Dick's Thoughts on Hiroshima
31.05.2014 - 31.05.2014
Since I was eight or nine years old I've known that Japan's August 6, 1945, when the bomb was dropped on Hiroshima, was August 5 on the American side of the international dateline. Calculating precisely when it occured Seattle time would always have been child's play. Over more than 50 years, though I've contemplated the exercise numerous times, I've never completed the task.
I was born in Seattle on August 5, 1945.
We chose to make our first visit to the A-Bomb memorial site shortly before sunset, late on a sweltering Saturday afternoon. It was a good decision. We first saw the skeletal dome at the blast site from a streetcar. The day's crowds had almost completely thinned so, except for a handful of other visitors, bicyclists, lovers, musicians and picnicking families, we were able to explore the site in tranquil solitude. On the hot afternoon and evening of our visit, the park's vegetation, fountains, and surrounding rivers lowered the temperature to a comfortable level, making it, a bit ironically, a sanctuary.
The park is on the northern tip of an island in the highly urbanized delta complex of Hiroshima's rivers. Everything one can see within a roughly 2 kilometer radius, except the dome, was constructed or planted after 1945 -- much only after fully developed renewal plans were adopted in the mid 1960s.
A bridge, Aioi Bashi, just north and west of the dome, had been the target, easily identified from the air because of its distinctive T-shape. It has since been reconstructed.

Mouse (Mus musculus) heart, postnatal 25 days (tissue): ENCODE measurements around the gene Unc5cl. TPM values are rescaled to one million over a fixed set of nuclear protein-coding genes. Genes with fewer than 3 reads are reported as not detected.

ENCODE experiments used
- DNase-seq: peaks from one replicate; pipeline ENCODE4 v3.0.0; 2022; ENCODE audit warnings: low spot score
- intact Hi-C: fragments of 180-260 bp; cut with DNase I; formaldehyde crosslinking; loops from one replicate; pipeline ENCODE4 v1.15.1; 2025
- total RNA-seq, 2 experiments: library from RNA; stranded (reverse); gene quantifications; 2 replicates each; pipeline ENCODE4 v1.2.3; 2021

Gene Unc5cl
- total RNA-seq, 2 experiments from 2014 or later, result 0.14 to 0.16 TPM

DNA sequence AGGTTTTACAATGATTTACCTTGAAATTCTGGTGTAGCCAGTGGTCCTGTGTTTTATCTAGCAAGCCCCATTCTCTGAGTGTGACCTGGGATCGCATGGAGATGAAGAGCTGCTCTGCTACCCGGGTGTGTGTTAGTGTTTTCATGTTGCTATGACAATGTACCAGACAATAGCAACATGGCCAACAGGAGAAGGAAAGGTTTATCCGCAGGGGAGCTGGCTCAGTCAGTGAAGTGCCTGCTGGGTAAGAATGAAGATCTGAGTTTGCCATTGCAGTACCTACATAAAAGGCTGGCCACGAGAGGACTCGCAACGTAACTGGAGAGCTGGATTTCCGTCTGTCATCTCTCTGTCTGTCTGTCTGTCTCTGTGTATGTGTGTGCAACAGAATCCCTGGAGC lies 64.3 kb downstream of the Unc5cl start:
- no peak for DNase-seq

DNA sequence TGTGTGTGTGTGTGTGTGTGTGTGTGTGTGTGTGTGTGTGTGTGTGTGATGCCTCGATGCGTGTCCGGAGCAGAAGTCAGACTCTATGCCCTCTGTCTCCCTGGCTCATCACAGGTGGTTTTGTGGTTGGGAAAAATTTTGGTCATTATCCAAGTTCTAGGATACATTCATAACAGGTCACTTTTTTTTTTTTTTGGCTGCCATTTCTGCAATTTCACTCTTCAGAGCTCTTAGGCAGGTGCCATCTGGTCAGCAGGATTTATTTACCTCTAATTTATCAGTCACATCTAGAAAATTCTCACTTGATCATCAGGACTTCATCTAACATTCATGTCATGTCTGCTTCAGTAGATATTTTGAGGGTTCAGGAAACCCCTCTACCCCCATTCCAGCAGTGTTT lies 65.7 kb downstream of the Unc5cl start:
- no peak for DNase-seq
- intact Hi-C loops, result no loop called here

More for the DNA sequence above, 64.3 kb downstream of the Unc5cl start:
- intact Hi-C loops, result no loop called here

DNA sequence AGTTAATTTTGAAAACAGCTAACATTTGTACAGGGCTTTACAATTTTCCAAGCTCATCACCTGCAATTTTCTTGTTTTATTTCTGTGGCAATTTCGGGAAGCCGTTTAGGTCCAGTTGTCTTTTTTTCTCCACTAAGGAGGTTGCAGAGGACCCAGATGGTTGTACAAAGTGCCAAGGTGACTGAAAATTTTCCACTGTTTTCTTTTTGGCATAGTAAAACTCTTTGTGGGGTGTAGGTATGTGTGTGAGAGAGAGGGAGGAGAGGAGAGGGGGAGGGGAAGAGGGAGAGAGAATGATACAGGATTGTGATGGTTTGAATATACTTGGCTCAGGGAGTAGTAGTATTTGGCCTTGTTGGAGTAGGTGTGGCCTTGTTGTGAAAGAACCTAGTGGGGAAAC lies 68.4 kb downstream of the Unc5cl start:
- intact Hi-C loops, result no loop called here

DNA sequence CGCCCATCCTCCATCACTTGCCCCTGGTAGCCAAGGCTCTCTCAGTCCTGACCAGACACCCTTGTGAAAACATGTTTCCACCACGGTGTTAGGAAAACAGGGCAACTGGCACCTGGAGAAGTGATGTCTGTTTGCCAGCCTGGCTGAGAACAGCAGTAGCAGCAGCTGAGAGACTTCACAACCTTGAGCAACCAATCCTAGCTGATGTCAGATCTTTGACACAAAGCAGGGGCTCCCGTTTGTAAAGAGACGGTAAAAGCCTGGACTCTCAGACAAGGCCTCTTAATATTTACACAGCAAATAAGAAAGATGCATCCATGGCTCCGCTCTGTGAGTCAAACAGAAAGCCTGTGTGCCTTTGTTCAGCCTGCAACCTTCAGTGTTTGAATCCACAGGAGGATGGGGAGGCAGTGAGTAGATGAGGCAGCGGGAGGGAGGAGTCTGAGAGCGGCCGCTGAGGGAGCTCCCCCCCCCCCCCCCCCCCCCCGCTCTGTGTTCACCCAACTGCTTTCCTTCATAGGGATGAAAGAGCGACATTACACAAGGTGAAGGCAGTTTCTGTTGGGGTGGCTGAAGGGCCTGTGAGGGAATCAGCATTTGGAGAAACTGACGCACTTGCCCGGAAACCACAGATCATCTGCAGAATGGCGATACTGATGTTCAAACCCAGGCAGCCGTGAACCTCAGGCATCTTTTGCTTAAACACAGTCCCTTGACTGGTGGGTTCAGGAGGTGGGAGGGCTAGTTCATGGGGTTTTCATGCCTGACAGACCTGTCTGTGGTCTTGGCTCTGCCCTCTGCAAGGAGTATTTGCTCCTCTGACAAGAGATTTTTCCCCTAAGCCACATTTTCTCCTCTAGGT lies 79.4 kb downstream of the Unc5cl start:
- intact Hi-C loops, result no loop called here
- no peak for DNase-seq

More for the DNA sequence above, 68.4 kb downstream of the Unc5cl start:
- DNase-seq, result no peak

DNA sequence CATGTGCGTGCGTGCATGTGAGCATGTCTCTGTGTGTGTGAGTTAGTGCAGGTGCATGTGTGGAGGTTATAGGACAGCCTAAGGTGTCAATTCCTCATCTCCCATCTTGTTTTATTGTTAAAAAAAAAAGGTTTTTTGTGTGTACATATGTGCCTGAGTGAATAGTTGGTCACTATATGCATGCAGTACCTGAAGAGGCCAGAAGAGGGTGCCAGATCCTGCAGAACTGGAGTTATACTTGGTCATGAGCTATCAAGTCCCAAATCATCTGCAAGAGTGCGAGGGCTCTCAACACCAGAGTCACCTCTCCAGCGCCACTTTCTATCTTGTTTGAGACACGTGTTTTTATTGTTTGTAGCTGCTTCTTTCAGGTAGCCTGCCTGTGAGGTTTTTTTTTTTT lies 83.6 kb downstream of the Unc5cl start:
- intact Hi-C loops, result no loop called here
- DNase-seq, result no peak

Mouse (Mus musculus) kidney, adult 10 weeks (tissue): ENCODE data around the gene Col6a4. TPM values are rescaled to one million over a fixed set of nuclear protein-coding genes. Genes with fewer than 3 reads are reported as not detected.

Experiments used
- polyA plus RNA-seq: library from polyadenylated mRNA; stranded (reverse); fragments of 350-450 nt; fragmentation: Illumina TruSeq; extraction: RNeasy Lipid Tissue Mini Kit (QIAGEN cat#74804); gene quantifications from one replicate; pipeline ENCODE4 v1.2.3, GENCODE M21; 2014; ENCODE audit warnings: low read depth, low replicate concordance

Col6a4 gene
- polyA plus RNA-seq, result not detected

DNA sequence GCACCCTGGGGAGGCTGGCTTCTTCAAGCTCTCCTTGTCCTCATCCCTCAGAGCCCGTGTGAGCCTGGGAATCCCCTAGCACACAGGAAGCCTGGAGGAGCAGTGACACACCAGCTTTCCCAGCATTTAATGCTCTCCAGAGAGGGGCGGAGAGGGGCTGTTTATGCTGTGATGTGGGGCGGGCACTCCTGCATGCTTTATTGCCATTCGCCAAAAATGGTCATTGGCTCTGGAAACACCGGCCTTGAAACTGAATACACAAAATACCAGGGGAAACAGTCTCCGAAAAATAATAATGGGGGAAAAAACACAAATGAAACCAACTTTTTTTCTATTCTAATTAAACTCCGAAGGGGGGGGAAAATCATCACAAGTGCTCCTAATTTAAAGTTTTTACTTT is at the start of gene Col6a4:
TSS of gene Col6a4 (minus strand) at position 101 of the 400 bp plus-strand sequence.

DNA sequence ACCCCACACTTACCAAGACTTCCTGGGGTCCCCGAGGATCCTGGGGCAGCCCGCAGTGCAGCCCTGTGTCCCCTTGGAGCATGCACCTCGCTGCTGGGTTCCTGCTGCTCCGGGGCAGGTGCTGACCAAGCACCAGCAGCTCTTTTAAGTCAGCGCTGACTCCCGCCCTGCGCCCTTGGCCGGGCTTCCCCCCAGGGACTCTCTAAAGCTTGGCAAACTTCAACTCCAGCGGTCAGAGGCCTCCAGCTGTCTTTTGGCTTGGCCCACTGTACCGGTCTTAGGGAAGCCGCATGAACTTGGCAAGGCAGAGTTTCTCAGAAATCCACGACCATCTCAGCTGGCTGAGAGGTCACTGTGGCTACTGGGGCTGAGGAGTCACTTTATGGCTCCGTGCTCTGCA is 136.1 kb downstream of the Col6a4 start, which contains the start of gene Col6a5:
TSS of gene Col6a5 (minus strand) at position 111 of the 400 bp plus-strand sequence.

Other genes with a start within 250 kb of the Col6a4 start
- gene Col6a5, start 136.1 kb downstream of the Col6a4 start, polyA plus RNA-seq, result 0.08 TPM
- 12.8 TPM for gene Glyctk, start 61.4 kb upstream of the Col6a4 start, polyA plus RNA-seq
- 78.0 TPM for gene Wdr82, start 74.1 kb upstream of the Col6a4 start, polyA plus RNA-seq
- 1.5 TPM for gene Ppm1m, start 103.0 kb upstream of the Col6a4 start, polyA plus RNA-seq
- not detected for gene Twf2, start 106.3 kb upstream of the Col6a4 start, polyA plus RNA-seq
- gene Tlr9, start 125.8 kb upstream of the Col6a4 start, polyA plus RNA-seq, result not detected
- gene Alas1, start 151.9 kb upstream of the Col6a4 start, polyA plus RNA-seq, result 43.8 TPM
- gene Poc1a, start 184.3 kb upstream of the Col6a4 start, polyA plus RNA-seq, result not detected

Today the site, so dignified, solemn and beautiful, houses multiple memorial elements -- a museum, a peace conference center, bells, lanterns, sculptures and gardens. Admission to the museum is (U.S.) 50 cents for aduts, 30 cents for students and seniors. The rest of the Peace Park is free, and any and all concessions or commercial activity is prohibited.
I'm a kind of cynical cuss. No room for cynicism here. This visit stopped me in my tracks. It was possibly the single most moving experience of my life.
As somber and sobering as this first visit had been, it was now after seven and we were hungry. The view across the river, away from the Peace Park, was of a lively, brightly lit Saturday night, and the bright lights beckoned. As we walked from the Park across the bridge into the nearby restaurant and entertainment zone, the solemnity of the previous two hours was washed away by the frenetic blocks-long warren of covered arcades. We stopped to look at the menu of one of the first seafood restaurants we encountered. It featured whale bacon. Back to contemporary reality.